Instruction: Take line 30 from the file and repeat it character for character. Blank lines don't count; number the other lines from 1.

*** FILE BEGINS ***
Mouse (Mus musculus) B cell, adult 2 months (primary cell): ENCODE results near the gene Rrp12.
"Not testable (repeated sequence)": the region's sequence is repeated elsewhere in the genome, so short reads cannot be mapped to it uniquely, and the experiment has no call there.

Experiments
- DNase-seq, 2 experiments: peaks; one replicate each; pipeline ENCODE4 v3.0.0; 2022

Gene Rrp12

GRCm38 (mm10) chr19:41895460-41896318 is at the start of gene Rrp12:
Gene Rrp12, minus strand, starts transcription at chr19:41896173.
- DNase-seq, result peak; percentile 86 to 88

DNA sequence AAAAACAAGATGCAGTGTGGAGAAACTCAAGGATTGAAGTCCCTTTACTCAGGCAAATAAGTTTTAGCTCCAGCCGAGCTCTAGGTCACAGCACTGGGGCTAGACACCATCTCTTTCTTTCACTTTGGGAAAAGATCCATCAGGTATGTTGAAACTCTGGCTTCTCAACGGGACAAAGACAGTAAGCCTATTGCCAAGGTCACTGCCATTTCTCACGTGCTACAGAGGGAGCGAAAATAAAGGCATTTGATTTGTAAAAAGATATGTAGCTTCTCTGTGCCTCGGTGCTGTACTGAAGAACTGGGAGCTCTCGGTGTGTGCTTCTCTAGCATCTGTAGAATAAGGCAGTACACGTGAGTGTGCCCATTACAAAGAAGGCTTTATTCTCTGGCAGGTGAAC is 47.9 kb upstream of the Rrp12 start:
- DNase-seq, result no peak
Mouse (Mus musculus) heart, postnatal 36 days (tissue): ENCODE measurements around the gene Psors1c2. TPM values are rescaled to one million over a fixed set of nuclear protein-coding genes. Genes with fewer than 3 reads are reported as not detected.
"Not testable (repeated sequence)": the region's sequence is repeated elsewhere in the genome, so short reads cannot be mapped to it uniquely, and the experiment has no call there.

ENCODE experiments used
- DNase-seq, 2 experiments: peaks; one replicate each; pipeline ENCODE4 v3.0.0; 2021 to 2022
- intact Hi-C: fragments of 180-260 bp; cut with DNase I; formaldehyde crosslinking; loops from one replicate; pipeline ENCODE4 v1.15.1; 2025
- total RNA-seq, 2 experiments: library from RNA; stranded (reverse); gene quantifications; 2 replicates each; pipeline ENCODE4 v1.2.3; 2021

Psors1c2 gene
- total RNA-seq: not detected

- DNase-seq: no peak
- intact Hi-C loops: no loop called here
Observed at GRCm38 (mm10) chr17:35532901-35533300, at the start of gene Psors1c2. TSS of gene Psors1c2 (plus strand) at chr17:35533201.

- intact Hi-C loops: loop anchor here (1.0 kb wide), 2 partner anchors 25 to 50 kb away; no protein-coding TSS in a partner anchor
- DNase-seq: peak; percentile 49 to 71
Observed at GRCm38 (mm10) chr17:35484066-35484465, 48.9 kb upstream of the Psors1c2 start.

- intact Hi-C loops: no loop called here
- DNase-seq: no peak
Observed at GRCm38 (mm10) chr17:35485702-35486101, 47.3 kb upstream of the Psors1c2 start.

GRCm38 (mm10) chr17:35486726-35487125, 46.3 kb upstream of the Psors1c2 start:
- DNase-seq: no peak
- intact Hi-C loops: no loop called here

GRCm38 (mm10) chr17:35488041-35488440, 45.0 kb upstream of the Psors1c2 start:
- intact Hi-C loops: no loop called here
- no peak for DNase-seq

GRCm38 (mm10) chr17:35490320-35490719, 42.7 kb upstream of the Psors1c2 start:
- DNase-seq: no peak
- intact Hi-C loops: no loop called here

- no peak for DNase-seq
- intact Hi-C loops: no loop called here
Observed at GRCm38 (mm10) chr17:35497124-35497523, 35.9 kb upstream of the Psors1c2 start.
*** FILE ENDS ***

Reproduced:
- intact Hi-C loops: no loop called here